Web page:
Monday, February 13, 2023
Victory News: SSP workers at Seatac organize and make huge gains in first contract! SSP Lead and Local 8 member Lily who organized for her union and the contract shares her thoughts on the victory.
“We won so much with our contract at SSP, and it’s meant so much to everyone.” pic.twitter.com/4w6j2e8kIw
— UNITE HERE! Local 8 (@UniteHereLocal8) February 10, 2023
► From the Seattle Times — As taxi business wanes at Sea-Tac, drivers want a say in their future — As the taxi industry has faced near extinction in the past decade due to rideshares like Uber and Lyft, the airport has become a last stand for taxi drivers in the Puget Sound region. They say they want more oversight from the Port of Seattle Commission and for drivers to have more voice at work. Teamsters Local 117 is the union for the 409 taxi drivers who work at Sea-Tac, the majority of whom are immigrants. Drivers showed up in force at a Port of Seattle Commission meeting in December to ask commissioners to take action.
► From the Tri-City Herald — Feds get more time to destroy dangerous chemicals that can sicken Hanford workers — Hanford will be allowed years more time to test and start using technology to capture and destroy chemical vapors that have sickened workers. As a concession for allowing more time for testing with the hope of then using chemical-destroying technology, the plaintiffs in a 2015 lawsuit are requiring more transparency in reporting possible vapor incidents at the nuclear reservation.
► From the Seattle Times — Sea-Tac’s legacy of PFAS chemicals: ‘foam showers,’ sick firefighters and contaminated water — Regulators are trying to figure out the best approach to a cleanup that is likely to stretch on for decades. The foam also poses risks to firefighters, three of whom at the Port of Seattle developed pancreatic cancer, which in animal tests has been associated with exposure to small amounts of PFAS.
► From the Seattle Times — UW aims to expand abortion provider workforce as more patients head to WA — Abortion training in the U.S. has been uneven and spotty for decades. A team of UW nurses and midwives is about to introduce a program that aims to change that.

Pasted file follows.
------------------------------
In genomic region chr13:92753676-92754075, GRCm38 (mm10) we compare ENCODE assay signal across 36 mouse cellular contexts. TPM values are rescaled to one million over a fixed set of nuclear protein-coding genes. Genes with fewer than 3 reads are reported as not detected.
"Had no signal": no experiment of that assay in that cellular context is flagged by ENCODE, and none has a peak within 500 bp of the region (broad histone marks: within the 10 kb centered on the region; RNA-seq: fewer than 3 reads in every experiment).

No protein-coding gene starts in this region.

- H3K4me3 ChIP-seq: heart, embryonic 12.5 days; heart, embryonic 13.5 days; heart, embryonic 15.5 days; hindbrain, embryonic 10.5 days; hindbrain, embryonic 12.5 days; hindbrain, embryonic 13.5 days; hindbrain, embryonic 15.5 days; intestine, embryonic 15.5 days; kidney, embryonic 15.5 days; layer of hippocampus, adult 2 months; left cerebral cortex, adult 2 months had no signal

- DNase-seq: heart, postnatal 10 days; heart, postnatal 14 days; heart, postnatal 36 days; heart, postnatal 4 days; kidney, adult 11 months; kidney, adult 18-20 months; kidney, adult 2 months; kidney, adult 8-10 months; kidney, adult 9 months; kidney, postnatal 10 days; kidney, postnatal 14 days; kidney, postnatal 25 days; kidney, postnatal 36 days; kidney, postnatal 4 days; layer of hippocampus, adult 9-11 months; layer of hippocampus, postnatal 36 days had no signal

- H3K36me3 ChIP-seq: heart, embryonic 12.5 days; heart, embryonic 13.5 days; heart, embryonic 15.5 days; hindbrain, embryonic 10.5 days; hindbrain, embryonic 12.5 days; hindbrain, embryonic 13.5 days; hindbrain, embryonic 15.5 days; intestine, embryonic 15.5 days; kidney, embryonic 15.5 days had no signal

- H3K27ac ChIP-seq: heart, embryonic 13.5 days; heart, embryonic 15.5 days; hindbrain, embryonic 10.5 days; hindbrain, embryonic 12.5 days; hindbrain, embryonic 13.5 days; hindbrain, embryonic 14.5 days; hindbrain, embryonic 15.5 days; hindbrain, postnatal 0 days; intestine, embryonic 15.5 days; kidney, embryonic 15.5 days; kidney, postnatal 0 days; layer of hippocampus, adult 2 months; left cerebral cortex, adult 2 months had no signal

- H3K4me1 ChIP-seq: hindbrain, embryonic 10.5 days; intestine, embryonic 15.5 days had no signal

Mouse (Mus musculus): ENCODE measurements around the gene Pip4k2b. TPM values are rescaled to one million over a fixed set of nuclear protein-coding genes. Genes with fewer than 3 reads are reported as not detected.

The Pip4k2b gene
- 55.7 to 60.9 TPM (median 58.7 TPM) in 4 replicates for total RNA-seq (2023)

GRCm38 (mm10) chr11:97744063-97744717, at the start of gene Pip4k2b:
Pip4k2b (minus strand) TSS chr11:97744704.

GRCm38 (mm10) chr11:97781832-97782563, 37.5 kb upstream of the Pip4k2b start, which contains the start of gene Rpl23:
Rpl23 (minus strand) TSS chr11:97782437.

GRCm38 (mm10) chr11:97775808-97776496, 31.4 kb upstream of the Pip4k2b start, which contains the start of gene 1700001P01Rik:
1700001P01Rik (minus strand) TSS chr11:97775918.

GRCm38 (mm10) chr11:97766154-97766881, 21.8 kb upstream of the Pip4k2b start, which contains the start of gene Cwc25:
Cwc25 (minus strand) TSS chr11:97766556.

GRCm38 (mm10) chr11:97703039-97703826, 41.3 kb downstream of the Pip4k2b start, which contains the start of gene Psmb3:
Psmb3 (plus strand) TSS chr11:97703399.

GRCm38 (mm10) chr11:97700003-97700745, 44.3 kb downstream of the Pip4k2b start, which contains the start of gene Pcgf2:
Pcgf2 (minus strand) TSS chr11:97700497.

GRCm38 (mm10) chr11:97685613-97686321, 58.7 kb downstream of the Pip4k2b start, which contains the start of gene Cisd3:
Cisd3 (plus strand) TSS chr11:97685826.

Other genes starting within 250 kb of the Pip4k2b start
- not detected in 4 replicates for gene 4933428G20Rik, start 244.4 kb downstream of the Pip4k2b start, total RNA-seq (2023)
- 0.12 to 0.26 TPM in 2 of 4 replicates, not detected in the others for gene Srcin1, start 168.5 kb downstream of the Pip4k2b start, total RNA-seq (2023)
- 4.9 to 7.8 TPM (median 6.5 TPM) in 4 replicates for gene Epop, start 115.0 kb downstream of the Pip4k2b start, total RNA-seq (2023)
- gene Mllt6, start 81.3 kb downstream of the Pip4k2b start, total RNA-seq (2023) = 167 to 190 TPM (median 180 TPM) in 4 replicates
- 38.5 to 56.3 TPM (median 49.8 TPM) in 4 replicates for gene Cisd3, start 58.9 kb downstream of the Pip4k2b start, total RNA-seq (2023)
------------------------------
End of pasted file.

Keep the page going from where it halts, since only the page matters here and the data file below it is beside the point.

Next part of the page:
► From the (Everett) Herald — Nurses’ work can lead to PTSD; provide care they need (by Autumn Dennistoun) — Since the COVID-19 outbreak, the number of nurses with PTSD has increased. My work as a labor and delivery nurse exposed me to traumatic stress after I witnessed the death of a newborn in his father’s arms. In my role as a nurse, I was responsible for carrying the infant through the hospital to the morgue under a blanket so that no one would know. There was nothing in nursing school that prepared me for such an event… State HB 1593 and SB 5454 propose amending industrial insurance coverage for PTSD among direct care nurses and classifying it as an occupational disease.
EDITOR’S NOTE — The Washington State Labor Council, AFL-CIO strongly supports this legislation. And speaking of bills the WSLC supports…
► From the (Everett) Herald — Nursing homes face staffing crunch — State lawmakers are considering several bills to bolster the nursing staff in long-term care facilities, so that more of the licensed beds could be used to care for patients. One bill in particular, SB 5526, would increase the Medicaid rate that the state pays to skilled nursing facilities.
► From Crosscut — All former WA prisoners can now vote. So far, few have — Of the 24,000 residents with felony records now able to vote, just 414 used it last fall. Advocates hope to increase registration and voter education.
SOUTH OF THE BORDER
► From the Nation — Inside the campaign to unionize the University of Oregon — Student workers at the University of Oregon are trying to build a wall-to-wall union—uniting their resident assistants, dining hall staff, and all other undergraduate workers in a massive labor campaign. If the Oregon undergraduates are successful, they believe they will be the nation’s largest undergraduate student union at a public university, representing—by the organizers’ estimates—approximately 3,000 workers.
► From the Oregonian — Container shipping rebounds at Port of Portland after infamous labor dispute — Shipping container traffic through the Port of Portland has roared back over the past three years, a remarkable recovery from an infamous labor dispute that had essentially shut down container traffic at the port. Terminal 6 now employs 50 more longshore workers each day than in 2020, and regional businesses have another shipping option close to home.
► From the Oregonian — OR senators want taxpayers to stop paying for remote workers’ commutes — Oregon lawmakers are wrestling with whether to continue paying state workers who’ve chosen to live in far-flung states to travel back to the state for periodic in-person check-ins. SEIU 503 says it would be unfair for the public to stop picking up the cost of remote out-of-state workers’ travel back to Oregon for work because “management created this policy and then workers decided to follow the policy. … They then made life changes based off management’s policy.”
► From the (Everett) Herald — Shortage of skilled airplane workers slows aerospace recovery — The tight labor market could get even tighter for scores of Boeing suppliers hoping to add new workers. In the quest to hire, they face greater competition from the aerospace giant that butters their bread, The Boeing Co.